Bond funds again took in money, absorbing a net $539 million for the week.
“Optimism is, it appears, hard to extinguish. In a week when US automakers lined up for more cash, Ireland was touted as a candidate for a sovereign default and banks in Emerging Europe cast a fresh shadow on their parent companies, flows into EPFR Global-tracked commodity sector funds accelerated, high-yield bond and Latin America equity funds extended their winning streaks, US equity funds managed for growth again outperformed their value counterparts and money market funds posted their first three-week outflow streak since mid-June,” EPFR said in a statement.
US equity funds again accounted for the bulk of the equity fund outflows, while US bond funds underpinned inflows on the bond fund side.
“Recent flow data for these two fund groups suggests that the balance between investors worried about deflation and those anticipating inflation may be swinging towards the former,” said EPFR senior analyst Cameron Brandt.
At the country and regional level, Brazil equity funds posted inflows for a fourth straight week. But flows out of Africa regional funds hit their highest level since the first week of 2008, while Emerging Europe regional funds posted outflows for the 34th time in the past 37 weeks and Middle East regional funds for the 28th time in the past 30 weeks.
All of the major EPFR-tracked equity fund groups geared primarily to developed markets posted outflows during the third week of February, with US equity funds surrendering the most in dollar terms and Japan equity funds in percentage terms.
Japan equity funds, which snapped a lengthy outflow streak the week before, posted net outflows of $278m and a collective portfolio loss of 5.04 per cent.
“Also, in contrast to the energy emanating from US President Barack Obama’s administration, Japan’s government is undermining domestic confidence with its perceived lack of urgency and its inability to push through a credible stimulus package,” Brandt said.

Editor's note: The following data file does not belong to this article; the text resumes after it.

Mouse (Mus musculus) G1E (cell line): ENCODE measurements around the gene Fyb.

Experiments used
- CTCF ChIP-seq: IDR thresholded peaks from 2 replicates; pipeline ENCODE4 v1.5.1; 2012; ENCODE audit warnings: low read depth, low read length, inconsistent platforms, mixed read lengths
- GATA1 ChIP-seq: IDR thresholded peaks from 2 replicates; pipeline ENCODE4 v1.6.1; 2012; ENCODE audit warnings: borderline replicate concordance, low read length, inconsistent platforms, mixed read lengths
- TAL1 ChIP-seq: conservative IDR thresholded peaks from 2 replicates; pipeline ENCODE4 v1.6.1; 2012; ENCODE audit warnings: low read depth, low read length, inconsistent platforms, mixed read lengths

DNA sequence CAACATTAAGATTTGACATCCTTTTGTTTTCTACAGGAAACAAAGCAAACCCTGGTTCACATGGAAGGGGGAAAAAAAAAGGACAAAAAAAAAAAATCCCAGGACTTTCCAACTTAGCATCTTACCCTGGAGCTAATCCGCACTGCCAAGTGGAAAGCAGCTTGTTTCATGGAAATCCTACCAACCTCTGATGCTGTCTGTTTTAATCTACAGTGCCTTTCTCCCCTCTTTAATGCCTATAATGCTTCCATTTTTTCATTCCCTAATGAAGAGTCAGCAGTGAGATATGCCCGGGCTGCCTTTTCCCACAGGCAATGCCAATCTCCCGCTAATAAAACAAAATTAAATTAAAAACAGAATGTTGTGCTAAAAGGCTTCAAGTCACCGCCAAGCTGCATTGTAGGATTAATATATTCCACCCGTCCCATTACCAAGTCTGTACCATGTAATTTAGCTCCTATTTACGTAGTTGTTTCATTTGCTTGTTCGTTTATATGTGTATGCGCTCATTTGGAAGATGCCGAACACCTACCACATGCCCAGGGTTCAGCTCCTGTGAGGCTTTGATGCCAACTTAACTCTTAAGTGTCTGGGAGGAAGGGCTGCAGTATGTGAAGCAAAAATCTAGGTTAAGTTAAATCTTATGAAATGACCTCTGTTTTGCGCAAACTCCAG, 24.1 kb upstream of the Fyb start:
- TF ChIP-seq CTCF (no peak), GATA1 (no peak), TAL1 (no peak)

“In the US, a $790bn stimulus package has now been signed into law, although plenty of questions about how – and to what effect – it will be spent remain to be answered.”
Investors pulled $7.7bn out of US equity funds during the third week of February. But one giant exchange traded fund (ETF) accounted for most of those outflows – which raises the possibility of short-covering – and actively managed small and mid-cap equity funds again attracted modest inflows. Europe equity fund flows also proved resilient in the face of a fresh round of worries about the impact banks based in developed European countries will feel if their subsidiaries in Emerging European markets run into serious trouble. Outflows for the week were a modest 0.21 per cent of assets under management.
The two major diversified fund groups geared primarily to developed markets also saw money leave during the week. Global equity funds posted outflows of $339m pushing year-to-date outflows still over the $1bn, while investors withdrew a modest $5m from Pacific equity funds.